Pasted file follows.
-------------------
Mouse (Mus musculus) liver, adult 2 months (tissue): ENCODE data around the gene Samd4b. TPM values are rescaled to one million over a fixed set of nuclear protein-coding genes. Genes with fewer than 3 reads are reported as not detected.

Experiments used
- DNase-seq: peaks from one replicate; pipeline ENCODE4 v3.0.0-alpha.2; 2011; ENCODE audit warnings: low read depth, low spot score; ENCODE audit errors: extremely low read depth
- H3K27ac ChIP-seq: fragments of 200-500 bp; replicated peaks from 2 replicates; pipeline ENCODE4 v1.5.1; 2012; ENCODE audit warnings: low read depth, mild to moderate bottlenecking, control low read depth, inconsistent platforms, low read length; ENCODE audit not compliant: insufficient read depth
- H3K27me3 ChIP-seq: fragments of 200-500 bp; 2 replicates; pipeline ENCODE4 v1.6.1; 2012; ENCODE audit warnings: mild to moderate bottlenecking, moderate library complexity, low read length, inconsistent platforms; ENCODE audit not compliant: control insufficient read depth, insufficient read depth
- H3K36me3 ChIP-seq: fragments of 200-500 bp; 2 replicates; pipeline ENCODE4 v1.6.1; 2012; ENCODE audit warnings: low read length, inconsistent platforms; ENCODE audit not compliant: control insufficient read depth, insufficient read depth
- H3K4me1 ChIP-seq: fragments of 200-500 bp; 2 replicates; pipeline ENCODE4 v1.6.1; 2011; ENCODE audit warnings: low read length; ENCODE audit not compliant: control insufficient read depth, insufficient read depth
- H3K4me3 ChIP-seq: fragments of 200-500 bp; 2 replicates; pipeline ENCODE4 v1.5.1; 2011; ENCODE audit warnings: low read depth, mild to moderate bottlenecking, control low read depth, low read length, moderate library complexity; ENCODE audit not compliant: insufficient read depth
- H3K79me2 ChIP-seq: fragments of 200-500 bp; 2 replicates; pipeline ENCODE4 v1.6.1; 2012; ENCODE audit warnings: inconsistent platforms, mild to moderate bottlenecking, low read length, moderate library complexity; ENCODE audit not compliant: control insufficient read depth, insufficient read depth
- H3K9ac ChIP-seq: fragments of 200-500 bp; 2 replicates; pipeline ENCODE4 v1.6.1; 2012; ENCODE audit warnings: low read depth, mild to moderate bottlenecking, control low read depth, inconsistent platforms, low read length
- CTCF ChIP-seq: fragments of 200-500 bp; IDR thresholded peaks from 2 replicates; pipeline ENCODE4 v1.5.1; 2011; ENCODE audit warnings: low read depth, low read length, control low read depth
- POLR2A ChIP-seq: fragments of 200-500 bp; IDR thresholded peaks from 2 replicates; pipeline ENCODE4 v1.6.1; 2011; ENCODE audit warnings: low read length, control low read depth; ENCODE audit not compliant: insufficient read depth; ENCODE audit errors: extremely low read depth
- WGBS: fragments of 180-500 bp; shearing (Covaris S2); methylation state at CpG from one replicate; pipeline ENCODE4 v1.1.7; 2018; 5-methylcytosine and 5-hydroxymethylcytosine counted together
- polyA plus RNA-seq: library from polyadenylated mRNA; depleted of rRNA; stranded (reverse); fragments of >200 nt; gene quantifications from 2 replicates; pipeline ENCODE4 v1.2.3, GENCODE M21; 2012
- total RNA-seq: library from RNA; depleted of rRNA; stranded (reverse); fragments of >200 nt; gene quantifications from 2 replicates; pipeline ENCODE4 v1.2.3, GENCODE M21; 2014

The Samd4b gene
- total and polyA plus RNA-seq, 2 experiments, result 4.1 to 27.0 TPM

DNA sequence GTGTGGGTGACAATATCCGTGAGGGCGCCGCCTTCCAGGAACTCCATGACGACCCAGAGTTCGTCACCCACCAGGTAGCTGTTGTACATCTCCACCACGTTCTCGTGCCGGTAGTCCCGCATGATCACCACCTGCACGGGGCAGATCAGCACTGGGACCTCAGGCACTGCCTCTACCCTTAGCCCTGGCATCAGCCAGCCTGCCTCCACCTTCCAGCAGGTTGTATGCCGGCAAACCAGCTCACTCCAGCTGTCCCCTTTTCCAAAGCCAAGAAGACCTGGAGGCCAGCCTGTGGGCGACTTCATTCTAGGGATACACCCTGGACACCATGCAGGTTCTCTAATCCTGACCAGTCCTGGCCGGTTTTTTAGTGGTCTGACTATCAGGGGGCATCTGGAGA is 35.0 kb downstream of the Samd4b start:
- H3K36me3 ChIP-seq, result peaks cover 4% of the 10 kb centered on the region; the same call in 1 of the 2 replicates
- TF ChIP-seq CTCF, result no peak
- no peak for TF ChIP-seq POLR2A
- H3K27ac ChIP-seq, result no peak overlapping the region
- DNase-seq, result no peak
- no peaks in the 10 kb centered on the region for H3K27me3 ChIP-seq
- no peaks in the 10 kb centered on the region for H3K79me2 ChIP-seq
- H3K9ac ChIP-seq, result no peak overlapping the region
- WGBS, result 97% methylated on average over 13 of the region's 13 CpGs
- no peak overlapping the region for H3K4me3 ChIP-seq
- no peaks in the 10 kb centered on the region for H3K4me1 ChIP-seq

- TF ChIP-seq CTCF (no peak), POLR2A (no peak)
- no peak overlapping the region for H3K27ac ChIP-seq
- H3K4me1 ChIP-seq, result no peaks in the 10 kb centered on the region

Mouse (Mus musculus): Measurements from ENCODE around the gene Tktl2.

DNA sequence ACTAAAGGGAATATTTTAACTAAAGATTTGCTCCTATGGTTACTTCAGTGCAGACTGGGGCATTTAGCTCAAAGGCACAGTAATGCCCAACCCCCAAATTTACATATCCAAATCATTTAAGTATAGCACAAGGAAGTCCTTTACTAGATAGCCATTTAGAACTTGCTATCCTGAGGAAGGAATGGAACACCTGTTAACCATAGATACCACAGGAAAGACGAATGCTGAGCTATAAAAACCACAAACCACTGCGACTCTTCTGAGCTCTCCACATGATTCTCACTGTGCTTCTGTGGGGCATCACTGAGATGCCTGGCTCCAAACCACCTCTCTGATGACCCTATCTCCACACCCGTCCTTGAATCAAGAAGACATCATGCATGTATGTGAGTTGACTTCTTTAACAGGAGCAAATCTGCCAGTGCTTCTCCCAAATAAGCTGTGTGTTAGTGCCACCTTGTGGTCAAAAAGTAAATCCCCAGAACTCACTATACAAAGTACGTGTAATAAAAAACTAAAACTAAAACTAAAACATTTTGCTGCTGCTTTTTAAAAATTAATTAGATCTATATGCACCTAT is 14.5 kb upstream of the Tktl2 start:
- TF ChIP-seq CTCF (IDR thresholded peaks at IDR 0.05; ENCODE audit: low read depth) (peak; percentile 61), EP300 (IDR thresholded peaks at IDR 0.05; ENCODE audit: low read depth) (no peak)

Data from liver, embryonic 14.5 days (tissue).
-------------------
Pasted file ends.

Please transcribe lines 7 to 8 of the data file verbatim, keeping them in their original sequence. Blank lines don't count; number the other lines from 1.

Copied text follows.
- H3K4me1 ChIP-seq: fragments of 200-500 bp; 2 replicates; pipeline ENCODE4 v1.6.1; 2011; ENCODE audit warnings: low read length; ENCODE audit not compliant: control insufficient read depth, insufficient read depth
- H3K4me3 ChIP-seq: fragments of 200-500 bp; 2 replicates; pipeline ENCODE4 v1.5.1; 2011; ENCODE audit warnings: low read depth, mild to moderate bottlenecking, control low read depth, low read length, moderate library complexity; ENCODE audit not compliant: insufficient read depth